This article was expanded from a seminar hosted by the Davidson Institute. It provides tips for parents on finding a mentor for their gifted child, including things to keep in mind when your child is seeking a mentorship and six steps to establishing an effective mentorship.
Does your child show a spark of interest and motivation in a particular area? Do they find aspects of school unsatisfying? Is there an insatiable curiosity that you’re not sure how to address? If these questions describe your child, they may benefit from an advanced tutor or a mentorship. The opportunity to pursue interests outside of the classroom can produce remarkable results for young people, both academically and personally.
Is an advanced tutor or mentor right for your family?
It’s helpful to distinguish between an advanced tutor and mentor as these are two different relationships (though many call both “mentors”). An advanced tutor instructs a student through advanced material; the tutor is finding materials and resources, developing a plan for working through that material, and designing projects and assignments. This may be less structured than a typical class and may have a lot more student input, but, at the core, the tutor is leading a student through the subject.
In a mentorship, on the other hand, the student is in the lead. Typically, a student is independently pursuing a course of study or working on a project. The mentor acts as a sounding board when the student runs into obstacles and might point the student in the direction of additional helpful connections, resources, or people. The mentor is there when needed, but it’s typically the student that initiates contact on an ongoing basis as needed.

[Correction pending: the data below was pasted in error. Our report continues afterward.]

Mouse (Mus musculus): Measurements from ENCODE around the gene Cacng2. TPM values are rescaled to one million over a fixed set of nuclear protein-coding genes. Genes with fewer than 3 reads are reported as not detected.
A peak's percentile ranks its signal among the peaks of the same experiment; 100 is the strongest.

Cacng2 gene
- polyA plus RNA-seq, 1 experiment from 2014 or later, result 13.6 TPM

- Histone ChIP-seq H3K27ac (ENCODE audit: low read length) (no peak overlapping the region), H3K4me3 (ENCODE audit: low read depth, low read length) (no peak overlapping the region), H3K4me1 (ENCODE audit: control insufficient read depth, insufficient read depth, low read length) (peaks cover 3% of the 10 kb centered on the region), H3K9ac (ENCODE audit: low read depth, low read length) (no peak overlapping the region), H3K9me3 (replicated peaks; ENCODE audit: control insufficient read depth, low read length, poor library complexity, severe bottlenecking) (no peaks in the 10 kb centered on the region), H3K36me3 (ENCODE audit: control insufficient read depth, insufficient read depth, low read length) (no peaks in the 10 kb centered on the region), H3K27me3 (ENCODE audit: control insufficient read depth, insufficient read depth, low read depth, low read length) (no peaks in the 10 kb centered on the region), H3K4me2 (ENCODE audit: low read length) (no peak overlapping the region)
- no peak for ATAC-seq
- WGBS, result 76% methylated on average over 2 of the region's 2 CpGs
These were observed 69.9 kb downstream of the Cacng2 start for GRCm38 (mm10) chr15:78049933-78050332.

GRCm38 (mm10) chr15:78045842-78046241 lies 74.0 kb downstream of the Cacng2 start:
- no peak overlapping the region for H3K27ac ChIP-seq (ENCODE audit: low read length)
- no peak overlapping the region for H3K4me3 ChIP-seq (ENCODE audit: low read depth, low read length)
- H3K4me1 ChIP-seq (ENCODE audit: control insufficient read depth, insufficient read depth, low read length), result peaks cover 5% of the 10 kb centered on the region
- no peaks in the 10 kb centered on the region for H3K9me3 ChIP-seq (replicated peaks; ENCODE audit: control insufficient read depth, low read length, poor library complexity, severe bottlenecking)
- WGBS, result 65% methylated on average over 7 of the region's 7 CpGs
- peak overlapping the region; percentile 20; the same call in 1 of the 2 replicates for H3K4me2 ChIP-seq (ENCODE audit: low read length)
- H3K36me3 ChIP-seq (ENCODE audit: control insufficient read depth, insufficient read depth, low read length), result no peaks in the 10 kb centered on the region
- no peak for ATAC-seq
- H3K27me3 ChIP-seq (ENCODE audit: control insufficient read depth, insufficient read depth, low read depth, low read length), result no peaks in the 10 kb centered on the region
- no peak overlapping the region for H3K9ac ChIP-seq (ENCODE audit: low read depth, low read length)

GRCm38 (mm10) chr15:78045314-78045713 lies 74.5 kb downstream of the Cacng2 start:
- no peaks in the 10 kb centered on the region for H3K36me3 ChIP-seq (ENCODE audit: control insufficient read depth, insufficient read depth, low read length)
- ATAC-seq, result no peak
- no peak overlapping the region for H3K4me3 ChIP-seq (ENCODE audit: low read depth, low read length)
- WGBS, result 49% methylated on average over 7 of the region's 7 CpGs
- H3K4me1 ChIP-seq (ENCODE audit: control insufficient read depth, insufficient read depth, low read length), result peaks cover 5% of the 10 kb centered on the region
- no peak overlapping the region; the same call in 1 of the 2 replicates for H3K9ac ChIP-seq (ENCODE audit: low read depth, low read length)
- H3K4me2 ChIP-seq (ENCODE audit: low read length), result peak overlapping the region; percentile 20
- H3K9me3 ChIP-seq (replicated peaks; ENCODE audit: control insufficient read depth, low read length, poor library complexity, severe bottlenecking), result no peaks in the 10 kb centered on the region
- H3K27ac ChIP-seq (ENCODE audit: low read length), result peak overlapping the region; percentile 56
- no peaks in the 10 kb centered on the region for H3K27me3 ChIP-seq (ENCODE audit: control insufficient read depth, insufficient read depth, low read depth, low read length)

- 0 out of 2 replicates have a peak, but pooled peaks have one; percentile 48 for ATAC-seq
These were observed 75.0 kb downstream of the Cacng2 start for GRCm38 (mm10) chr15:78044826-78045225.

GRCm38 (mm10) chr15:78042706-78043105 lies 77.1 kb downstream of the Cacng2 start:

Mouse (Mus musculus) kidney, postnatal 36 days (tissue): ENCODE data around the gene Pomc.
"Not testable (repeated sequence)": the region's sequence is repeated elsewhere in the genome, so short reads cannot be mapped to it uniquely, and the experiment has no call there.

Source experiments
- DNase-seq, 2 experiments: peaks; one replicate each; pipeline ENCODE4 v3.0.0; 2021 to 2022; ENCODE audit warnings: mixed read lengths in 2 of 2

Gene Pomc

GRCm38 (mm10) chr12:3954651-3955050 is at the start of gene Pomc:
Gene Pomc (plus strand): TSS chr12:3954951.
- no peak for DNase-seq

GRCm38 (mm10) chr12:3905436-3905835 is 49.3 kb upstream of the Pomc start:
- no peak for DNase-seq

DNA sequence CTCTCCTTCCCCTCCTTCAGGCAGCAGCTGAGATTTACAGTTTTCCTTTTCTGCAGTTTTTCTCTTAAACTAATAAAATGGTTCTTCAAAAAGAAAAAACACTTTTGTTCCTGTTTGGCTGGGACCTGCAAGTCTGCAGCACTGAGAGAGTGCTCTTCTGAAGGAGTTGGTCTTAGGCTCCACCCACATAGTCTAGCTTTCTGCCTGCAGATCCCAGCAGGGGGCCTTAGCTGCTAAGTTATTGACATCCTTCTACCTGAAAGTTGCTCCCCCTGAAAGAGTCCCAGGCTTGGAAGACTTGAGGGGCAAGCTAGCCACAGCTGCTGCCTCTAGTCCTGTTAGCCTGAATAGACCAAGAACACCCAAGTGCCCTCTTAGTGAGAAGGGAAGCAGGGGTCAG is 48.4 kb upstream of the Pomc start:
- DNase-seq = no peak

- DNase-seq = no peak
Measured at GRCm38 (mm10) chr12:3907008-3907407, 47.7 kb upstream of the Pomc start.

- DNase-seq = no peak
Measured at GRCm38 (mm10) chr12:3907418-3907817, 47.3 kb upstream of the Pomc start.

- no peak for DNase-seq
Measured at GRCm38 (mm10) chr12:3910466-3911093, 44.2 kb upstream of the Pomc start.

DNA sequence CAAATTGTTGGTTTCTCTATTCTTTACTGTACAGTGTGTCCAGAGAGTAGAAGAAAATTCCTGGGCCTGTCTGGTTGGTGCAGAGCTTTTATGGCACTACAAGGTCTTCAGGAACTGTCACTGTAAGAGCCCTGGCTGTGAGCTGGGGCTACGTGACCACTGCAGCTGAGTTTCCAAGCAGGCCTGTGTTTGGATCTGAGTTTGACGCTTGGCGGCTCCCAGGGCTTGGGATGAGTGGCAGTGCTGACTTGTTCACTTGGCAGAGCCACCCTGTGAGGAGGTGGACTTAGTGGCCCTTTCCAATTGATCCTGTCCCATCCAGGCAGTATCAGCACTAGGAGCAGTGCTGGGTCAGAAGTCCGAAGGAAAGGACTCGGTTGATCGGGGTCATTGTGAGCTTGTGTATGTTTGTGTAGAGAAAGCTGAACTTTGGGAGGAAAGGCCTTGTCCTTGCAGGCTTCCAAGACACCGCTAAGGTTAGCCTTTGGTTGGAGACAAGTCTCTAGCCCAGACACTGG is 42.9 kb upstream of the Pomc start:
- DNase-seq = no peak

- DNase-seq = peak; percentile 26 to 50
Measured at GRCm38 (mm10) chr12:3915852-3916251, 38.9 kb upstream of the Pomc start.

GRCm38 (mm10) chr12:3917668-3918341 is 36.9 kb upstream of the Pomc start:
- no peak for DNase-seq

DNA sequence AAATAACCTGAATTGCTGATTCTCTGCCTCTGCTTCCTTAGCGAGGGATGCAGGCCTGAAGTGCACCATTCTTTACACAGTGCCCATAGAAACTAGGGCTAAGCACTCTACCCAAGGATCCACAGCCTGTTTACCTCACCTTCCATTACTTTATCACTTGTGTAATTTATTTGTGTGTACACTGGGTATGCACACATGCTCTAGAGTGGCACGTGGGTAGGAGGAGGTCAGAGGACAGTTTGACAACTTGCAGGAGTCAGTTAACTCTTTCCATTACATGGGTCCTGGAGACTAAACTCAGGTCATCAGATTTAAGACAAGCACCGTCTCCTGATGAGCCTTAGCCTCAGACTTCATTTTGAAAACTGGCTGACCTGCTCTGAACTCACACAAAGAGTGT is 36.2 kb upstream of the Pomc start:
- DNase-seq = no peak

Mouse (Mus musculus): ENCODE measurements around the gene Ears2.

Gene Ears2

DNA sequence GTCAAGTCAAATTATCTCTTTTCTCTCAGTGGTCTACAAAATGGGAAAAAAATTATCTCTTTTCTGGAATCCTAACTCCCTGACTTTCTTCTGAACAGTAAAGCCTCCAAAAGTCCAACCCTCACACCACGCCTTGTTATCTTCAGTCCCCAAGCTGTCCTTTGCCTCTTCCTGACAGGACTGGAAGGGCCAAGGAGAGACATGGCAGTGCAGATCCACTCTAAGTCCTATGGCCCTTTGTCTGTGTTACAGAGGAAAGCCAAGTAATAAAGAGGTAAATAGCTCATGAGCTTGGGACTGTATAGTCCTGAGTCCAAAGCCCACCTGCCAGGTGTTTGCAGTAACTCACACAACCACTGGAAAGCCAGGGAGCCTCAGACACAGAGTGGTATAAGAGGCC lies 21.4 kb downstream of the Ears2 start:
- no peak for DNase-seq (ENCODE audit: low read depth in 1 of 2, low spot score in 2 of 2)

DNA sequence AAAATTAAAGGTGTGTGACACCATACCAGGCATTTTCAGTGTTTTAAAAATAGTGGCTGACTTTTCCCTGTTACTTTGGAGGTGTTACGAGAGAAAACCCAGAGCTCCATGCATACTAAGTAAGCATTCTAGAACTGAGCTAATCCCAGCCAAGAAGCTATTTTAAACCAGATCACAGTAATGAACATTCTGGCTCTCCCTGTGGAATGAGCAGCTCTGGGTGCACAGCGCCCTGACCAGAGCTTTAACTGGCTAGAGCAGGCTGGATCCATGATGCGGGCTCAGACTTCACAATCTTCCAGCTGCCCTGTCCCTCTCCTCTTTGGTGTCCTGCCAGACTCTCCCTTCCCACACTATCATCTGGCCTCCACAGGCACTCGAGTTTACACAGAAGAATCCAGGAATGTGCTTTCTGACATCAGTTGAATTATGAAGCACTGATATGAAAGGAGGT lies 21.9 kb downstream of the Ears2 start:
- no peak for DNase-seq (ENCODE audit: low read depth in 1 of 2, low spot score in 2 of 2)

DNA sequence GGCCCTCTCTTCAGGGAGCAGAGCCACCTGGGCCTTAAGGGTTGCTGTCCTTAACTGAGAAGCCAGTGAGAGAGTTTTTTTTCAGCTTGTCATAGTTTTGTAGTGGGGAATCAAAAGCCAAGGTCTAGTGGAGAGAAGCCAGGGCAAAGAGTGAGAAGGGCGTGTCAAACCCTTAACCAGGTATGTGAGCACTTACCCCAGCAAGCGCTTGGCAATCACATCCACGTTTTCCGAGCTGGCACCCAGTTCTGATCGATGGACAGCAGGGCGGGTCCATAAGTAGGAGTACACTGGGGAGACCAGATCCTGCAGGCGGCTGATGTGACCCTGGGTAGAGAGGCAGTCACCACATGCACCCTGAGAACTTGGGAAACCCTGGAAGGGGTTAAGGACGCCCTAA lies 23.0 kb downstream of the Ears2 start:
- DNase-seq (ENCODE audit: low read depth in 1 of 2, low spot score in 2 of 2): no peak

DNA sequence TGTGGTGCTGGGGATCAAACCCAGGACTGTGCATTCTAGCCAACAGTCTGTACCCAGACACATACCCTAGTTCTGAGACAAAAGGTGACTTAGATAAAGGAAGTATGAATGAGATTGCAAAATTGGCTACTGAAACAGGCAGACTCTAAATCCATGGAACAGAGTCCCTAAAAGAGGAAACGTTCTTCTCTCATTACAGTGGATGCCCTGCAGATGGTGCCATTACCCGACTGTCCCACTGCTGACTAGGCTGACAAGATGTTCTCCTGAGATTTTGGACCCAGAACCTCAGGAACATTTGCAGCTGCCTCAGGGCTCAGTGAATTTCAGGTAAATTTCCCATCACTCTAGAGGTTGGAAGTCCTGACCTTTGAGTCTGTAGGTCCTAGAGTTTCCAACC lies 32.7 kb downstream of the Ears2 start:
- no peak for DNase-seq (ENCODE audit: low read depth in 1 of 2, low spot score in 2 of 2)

|Lead in relationship
|Responsibility of the Adult
|Advanced tutors instruct the student. They are responsible for finding reading and learning materials appropriate to the student’s interests and ability level. They design projects and other learning experiences to engage the student in the process. They sequence and pace the learning according to the student’s learning rate. They listen to the student and incorporate their feedback.
|Mentors follow the student’s lead. They answer questions brought up by the student. They use their seasoned perspective to alert the student to possible obstacles they may face. They point them to additional opportunities and learning materials the student may not be aware of. They serve as a brainstorming partner when the student reaches out to discuss a problem they have run into. They share insight into the larger field that the student is engaging with and offer advice on future education and career advancement.
|Responsibility of the Student
|The student engages with the tutor and the learning experiences designed by the tutor. They do any reading or work assigned to them between meetings with the tutor. They share their interests and insights with the tutor. They share feedback on the level and pace of learning. The student asks questions when they want to dive deeper or don’t understand something.
|The student decides on a specific course of study or project to complete. The student decides the timeline of this and takes the initial steps to start down that course of action. The student initiates and maintains the relationship with the mentor. The student reaches out with specific questions related to their course of study or project. The student touches base when they run into a problem or foresee one on the horizon. In between conversations with the mentor, the student propels their course of student or project forward independently.
|Length of Relationship
|While advanced tutors can work with students for any length of time, the timeline is typically dictated by what a student wants to learn. Thus, a tutor may work with a student until they learn a specific area of content (for example, they may work together while the student learns about World War I or medieval machinery) or specific skill (for example, they may work together as the student learns how to write a scientific report or speak conversational Portuguese).
|While some mentorships are open ended, the timeline is typically dictated by the student’s project. The mentor is there as a sounding board until the student’s project comes to fruition.